Study: Quitting Smoking Could Increase Weight
Here is something that smokers planning to kick the butt might want to be prepared for. According to a latest European study, people who quit smoking could gain weight, an average of about 8 to 11 pounds the first year.
Researchers say, most of the weight gain takes place in the first three months itself. However, that should not discourage smokers from quitting the habit, since the benefits of quitting, still are much more than a weight gain.
For the study, researchers from France and the United Kingdom examined 62 previous studies to evaluate weight fluctuations among smokers who quit successfully. The people, who quit, could have done so with or without the assistance of nicotine replacement therapy.
The fluctuation of weight of those who quit smoking was tracked 12 months after they stopped smoking.
The results revealed that those who quit without the help of nicotine replacement therapy out on 2.5 pounds a month on an average post quitting. The progressive weight gain of those who quit was found to be as follows:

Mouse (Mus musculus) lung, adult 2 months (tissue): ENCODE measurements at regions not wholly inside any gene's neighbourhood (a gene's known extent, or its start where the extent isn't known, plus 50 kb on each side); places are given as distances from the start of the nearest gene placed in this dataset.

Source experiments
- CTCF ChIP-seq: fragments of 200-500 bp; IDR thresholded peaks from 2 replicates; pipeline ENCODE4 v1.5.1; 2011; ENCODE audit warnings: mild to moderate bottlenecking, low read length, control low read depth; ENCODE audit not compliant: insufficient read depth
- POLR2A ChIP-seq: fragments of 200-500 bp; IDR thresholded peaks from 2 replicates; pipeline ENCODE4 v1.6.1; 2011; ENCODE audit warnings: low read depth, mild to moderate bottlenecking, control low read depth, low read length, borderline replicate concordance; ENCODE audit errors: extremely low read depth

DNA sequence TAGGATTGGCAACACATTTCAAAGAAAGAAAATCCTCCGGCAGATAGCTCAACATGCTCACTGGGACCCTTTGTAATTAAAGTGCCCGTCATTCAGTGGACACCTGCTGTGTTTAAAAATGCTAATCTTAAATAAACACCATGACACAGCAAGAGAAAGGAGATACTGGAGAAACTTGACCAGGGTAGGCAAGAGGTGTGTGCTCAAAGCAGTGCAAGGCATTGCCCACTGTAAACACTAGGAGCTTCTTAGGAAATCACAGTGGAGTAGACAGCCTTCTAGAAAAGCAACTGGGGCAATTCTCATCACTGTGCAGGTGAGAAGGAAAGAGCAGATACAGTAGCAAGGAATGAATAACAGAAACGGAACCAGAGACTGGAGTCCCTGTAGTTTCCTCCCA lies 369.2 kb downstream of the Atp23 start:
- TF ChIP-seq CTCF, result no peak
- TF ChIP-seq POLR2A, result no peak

Two months: 5 pounds
Three months: 6.5 pounds
Six months: 9 pounds
Twelve months: 10.5 pounds
The weight gain is also similar to those who quit with the help of nicotine replacement therapy, says Henri-Jean Aubin, a professor of psychiatry and addiction medicine at Paul Brousse Hospital in Villejuif, France, and colleagues, reports Health Day.
The study results reveal that the actual weight gain in those who quit is much more than the commonly believed 6.5 pounds weight-gain post quitting. Also, it is double the figure of what women usually say they will tolerate in order to quit.
Although the study defines the average weight-gain in former smokers, the fluctuation in weight varied widely. It was found that 16 percent of those who quit smoking lost weight, while 13 percent gained more than 22 pounds in the following year.
"These data suggest that doctors might usefully give patients a range of expected weight gain," the study authors said in a news release while concluding that that previous research underestimated the amount of weight people will gain in the following year after they kick the butt.
The study was published in the July 10 online edition of the BMJ,